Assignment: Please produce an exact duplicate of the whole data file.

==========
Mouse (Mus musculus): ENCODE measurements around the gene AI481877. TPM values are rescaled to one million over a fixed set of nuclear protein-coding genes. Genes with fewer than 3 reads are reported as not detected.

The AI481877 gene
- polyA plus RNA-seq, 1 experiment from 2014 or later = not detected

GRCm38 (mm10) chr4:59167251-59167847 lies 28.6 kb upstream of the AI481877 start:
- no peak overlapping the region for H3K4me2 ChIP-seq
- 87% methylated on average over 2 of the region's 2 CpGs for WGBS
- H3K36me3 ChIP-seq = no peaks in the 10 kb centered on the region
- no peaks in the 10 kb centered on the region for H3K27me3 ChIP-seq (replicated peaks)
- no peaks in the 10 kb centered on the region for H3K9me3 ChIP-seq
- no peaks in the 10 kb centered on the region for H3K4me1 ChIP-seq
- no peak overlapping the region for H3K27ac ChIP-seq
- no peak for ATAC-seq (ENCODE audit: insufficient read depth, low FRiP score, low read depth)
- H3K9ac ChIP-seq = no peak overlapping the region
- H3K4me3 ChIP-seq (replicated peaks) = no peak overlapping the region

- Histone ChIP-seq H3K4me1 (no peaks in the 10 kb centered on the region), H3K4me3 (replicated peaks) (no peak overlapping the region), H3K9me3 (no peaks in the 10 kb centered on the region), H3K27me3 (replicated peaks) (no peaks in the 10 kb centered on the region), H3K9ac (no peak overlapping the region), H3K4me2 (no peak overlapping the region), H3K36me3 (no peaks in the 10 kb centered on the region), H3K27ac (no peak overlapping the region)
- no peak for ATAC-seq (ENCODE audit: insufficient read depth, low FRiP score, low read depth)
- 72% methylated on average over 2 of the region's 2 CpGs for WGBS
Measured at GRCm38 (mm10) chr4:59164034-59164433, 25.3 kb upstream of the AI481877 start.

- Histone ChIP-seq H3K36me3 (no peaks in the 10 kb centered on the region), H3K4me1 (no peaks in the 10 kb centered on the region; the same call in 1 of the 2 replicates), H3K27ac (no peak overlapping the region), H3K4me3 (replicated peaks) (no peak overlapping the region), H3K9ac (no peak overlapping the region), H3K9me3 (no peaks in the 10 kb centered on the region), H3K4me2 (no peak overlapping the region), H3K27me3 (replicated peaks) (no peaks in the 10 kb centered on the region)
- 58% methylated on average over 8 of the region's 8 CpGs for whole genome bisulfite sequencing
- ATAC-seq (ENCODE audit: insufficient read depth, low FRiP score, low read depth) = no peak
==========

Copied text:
Mouse (Mus musculus): ENCODE measurements around the gene AI481877. TPM values are rescaled to one million over a fixed set of nuclear protein-coding genes. Genes with fewer than 3 reads are reported as not detected.

The AI481877 gene
- polyA plus RNA-seq, 1 experiment from 2014 or later = not detected

GRCm38 (mm10) chr4:59167251-59167847 lies 28.6 kb upstream of the AI481877 start:
- no peak overlapping the region for H3K4me2 ChIP-seq
- 87% methylated on average over 2 of the region's 2 CpGs for WGBS
- H3K36me3 ChIP-seq = no peaks in the 10 kb centered on the region
- no peaks in the 10 kb centered on the region for H3K27me3 ChIP-seq (replicated peaks)
- no peaks in the 10 kb centered on the region for H3K9me3 ChIP-seq
- no peaks in the 10 kb centered on the region for H3K4me1 ChIP-seq
- no peak overlapping the region for H3K27ac ChIP-seq
- no peak for ATAC-seq (ENCODE audit: insufficient read depth, low FRiP score, low read depth)
- H3K9ac ChIP-seq = no peak overlapping the region
- H3K4me3 ChIP-seq (replicated peaks) = no peak overlapping the region

- Histone ChIP-seq H3K4me1 (no peaks in the 10 kb centered on the region), H3K4me3 (replicated peaks) (no peak overlapping the region), H3K9me3 (no peaks in the 10 kb centered on the region), H3K27me3 (replicated peaks) (no peaks in the 10 kb centered on the region), H3K9ac (no peak overlapping the region), H3K4me2 (no peak overlapping the region), H3K36me3 (no peaks in the 10 kb centered on the region), H3K27ac (no peak overlapping the region)
- no peak for ATAC-seq (ENCODE audit: insufficient read depth, low FRiP score, low read depth)
- 72% methylated on average over 2 of the region's 2 CpGs for WGBS
Measured at GRCm38 (mm10) chr4:59164034-59164433, 25.3 kb upstream of the AI481877 start.

- Histone ChIP-seq H3K36me3 (no peaks in the 10 kb centered on the region), H3K4me1 (no peaks in the 10 kb centered on the region; the same call in 1 of the 2 replicates), H3K27ac (no peak overlapping the region), H3K4me3 (replicated peaks) (no peak overlapping the region), H3K9ac (no peak overlapping the region), H3K9me3 (no peaks in the 10 kb centered on the region), H3K4me2 (no peak overlapping the region), H3K27me3 (replicated peaks) (no peaks in the 10 kb centered on the region)
- 58% methylated on average over 8 of the region's 8 CpGs for whole genome bisulfite sequencing
- ATAC-seq (ENCODE audit: insufficient read depth, low FRiP score, low read depth) = no peak